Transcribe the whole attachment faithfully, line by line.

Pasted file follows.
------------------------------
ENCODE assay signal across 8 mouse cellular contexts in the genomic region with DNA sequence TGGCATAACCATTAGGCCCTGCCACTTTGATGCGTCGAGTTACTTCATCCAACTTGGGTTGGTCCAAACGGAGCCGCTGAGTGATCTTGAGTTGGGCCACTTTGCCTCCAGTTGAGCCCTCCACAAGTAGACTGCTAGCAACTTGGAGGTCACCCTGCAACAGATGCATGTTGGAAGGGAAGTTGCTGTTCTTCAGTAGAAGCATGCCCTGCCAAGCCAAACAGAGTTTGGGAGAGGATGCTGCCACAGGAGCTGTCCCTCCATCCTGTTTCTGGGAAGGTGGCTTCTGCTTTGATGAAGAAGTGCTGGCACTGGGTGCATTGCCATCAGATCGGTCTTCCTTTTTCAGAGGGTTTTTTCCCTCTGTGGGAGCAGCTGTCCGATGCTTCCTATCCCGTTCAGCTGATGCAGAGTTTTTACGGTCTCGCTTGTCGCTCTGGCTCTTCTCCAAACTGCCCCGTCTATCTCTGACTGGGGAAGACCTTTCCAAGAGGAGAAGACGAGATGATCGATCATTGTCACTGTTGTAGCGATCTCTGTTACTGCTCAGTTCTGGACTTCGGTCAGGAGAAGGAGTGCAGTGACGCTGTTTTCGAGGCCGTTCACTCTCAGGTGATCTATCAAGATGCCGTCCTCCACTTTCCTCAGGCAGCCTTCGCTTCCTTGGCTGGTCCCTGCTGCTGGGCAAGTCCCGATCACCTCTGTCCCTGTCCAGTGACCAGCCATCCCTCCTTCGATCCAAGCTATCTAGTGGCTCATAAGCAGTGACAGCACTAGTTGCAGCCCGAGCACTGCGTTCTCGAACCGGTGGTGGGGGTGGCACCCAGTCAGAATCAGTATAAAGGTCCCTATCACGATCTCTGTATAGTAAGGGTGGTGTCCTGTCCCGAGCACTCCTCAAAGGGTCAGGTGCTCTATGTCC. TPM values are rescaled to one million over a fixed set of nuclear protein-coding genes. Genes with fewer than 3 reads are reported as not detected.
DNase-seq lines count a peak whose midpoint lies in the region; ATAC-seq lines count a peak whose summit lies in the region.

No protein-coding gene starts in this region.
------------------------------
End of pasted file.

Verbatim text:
ENCODE assay signal across 8 mouse cellular contexts in the genomic region with DNA sequence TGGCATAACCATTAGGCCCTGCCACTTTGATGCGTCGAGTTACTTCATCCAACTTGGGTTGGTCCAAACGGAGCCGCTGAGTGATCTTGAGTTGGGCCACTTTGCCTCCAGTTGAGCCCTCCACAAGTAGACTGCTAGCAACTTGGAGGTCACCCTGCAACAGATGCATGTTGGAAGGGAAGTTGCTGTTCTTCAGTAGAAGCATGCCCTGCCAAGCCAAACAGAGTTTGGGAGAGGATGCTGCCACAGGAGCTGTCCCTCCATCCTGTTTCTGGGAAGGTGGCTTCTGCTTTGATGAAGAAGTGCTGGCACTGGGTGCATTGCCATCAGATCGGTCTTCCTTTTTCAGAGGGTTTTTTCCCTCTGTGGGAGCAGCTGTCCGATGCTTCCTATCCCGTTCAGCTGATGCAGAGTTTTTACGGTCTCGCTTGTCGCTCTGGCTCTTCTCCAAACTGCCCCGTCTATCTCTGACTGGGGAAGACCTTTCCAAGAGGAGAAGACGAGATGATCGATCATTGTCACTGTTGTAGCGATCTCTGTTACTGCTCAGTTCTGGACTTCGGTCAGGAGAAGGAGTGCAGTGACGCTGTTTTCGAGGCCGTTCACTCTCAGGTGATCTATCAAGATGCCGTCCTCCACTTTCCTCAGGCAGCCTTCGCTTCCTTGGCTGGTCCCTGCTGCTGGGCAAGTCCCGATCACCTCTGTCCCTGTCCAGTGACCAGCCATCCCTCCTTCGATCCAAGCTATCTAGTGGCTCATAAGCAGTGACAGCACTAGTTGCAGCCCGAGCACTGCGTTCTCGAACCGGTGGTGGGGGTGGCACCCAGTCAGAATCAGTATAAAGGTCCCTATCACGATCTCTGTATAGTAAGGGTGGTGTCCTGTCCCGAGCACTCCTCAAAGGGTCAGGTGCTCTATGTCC. TPM values are rescaled to one million over a fixed set of nuclear protein-coding genes. Genes with fewer than 3 reads are reported as not detected.
DNase-seq lines count a peak whose midpoint lies in the region; ATAC-seq lines count a peak whose summit lies in the region.

No protein-coding gene starts in this region.